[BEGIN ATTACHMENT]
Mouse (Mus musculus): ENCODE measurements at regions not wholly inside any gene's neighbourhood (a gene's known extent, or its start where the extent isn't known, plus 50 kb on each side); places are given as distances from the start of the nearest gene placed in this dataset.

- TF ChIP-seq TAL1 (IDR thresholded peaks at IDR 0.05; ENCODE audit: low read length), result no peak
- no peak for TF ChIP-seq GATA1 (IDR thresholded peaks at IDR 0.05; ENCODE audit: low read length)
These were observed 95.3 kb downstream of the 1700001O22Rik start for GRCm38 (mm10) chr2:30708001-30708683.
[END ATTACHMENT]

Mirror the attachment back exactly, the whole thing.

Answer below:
Mouse (Mus musculus): ENCODE measurements at regions not wholly inside any gene's neighbourhood (a gene's known extent, or its start where the extent isn't known, plus 50 kb on each side); places are given as distances from the start of the nearest gene placed in this dataset.

- TF ChIP-seq TAL1 (IDR thresholded peaks at IDR 0.05; ENCODE audit: low read length), result no peak
- no peak for TF ChIP-seq GATA1 (IDR thresholded peaks at IDR 0.05; ENCODE audit: low read length)
These were observed 95.3 kb downstream of the 1700001O22Rik start for GRCm38 (mm10) chr2:30708001-30708683.